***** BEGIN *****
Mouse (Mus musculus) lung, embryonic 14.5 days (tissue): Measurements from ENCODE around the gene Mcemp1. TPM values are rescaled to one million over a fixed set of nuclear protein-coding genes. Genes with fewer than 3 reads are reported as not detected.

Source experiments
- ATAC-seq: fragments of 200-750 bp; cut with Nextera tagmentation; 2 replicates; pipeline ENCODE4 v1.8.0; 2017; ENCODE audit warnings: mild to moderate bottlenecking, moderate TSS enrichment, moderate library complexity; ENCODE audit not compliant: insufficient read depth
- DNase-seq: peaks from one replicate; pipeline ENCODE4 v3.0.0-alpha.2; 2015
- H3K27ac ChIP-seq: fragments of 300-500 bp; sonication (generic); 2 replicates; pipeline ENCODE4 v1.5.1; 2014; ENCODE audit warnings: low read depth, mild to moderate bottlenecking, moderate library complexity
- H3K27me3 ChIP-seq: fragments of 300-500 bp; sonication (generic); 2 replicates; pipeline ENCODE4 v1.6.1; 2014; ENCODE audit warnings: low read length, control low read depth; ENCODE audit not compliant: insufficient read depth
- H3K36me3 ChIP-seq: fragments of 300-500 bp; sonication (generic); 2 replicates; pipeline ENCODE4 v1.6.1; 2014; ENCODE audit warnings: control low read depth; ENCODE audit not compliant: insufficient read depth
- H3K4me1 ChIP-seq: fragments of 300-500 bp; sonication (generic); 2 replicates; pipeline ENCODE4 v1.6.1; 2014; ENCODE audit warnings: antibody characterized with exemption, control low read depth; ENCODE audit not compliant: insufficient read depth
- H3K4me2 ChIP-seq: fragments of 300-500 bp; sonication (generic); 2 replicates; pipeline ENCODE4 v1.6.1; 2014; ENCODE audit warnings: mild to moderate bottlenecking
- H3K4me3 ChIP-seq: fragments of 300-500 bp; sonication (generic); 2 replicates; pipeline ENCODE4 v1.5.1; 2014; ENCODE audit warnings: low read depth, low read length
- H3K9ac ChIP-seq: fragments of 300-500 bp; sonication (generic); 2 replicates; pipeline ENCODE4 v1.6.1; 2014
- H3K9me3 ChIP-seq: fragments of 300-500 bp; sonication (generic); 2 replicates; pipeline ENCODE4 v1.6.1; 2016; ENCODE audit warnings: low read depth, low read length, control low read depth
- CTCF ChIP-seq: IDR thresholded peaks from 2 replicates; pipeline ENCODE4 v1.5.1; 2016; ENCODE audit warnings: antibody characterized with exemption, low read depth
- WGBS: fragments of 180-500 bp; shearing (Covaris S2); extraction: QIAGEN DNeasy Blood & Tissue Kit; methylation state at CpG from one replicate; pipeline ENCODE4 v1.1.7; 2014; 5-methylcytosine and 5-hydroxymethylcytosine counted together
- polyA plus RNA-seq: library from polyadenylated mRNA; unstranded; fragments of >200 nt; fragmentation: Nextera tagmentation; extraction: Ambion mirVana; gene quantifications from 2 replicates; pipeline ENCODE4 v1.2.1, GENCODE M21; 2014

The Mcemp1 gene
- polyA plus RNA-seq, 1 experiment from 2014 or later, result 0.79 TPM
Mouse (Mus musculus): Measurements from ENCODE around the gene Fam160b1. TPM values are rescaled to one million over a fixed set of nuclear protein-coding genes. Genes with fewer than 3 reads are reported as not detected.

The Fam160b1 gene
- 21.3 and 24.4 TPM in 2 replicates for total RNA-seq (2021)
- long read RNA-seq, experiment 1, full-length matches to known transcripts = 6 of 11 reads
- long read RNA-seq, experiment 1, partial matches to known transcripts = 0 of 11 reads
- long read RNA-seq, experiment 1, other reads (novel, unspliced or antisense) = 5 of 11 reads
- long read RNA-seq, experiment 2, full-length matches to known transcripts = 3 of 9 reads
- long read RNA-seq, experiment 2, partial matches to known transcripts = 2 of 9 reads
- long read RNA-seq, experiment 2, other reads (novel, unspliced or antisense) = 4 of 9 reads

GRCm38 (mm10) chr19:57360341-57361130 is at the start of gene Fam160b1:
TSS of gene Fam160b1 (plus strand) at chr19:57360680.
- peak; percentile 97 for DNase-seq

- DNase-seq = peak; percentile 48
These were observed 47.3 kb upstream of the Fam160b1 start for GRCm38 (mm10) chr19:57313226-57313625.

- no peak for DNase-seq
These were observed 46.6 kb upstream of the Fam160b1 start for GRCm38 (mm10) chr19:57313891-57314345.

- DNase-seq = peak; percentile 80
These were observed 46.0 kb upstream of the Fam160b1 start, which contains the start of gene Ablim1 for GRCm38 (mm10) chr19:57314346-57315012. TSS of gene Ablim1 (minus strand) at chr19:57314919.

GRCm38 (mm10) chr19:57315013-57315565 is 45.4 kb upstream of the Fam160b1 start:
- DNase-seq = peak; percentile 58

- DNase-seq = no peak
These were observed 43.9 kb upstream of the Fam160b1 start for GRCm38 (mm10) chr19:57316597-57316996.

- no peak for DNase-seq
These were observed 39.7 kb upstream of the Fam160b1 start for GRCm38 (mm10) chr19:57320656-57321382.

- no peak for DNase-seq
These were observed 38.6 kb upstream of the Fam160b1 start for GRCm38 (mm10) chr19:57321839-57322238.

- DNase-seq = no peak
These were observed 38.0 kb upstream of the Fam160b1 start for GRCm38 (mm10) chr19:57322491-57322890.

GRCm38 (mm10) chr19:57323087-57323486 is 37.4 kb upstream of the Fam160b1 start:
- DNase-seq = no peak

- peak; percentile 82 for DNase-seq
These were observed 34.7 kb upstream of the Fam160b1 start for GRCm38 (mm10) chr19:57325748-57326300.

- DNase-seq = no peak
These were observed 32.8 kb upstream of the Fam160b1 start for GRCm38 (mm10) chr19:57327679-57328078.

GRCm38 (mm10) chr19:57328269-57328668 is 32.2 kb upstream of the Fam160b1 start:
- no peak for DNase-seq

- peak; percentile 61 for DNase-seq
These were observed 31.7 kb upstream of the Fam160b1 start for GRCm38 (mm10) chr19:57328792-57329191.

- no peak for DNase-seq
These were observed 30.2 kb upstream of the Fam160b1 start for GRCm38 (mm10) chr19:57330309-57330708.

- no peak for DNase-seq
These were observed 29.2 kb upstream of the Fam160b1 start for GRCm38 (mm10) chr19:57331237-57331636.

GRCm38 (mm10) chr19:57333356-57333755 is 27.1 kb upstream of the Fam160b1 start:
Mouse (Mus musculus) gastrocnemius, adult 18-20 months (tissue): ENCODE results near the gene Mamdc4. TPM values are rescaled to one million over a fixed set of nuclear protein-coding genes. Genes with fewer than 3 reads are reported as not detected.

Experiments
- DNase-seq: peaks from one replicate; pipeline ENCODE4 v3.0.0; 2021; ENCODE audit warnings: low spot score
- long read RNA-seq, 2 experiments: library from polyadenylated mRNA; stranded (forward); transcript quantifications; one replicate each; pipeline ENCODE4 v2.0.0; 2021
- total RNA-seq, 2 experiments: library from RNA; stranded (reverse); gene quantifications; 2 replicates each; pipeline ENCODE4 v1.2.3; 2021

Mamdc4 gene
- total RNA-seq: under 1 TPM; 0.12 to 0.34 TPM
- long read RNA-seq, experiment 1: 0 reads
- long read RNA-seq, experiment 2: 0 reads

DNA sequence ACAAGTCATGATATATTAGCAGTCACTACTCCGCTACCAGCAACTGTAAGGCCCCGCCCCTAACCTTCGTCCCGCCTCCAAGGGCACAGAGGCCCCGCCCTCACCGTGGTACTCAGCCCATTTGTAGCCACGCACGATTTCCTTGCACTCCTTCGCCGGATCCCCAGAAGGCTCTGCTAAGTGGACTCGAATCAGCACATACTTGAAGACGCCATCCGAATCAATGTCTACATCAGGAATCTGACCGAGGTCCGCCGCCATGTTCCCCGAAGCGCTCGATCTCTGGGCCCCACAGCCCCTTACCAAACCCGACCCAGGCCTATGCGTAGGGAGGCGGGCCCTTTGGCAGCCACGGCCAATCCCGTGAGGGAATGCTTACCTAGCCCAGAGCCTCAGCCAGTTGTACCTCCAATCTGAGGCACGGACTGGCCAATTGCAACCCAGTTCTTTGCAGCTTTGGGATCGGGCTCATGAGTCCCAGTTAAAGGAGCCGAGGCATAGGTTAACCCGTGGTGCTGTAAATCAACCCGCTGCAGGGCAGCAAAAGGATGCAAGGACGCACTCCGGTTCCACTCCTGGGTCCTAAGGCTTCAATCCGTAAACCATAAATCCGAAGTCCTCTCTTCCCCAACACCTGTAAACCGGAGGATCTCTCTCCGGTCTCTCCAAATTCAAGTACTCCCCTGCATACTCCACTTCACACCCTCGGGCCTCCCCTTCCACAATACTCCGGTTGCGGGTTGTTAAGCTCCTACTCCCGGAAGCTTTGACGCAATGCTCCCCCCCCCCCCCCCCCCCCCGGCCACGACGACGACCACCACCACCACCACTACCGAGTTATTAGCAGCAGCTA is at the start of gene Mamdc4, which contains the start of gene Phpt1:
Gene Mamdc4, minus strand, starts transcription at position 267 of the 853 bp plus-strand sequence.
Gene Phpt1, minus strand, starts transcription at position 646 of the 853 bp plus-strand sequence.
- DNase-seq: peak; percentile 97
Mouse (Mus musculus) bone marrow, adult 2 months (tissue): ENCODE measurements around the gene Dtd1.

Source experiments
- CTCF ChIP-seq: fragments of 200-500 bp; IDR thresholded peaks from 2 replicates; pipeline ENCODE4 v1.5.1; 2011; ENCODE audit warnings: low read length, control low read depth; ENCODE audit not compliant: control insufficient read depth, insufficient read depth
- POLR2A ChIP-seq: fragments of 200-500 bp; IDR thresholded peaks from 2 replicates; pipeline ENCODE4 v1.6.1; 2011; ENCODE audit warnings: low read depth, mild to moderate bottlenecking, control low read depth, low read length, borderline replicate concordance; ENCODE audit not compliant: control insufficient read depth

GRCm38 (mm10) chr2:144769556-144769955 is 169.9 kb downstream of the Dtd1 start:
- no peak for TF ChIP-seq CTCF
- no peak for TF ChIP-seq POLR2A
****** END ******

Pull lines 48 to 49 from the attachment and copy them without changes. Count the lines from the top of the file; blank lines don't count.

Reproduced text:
- peak; percentile 82 for DNase-seq
These were observed 34.7 kb upstream of the Fam160b1 start for GRCm38 (mm10) chr19:57325748-57326300.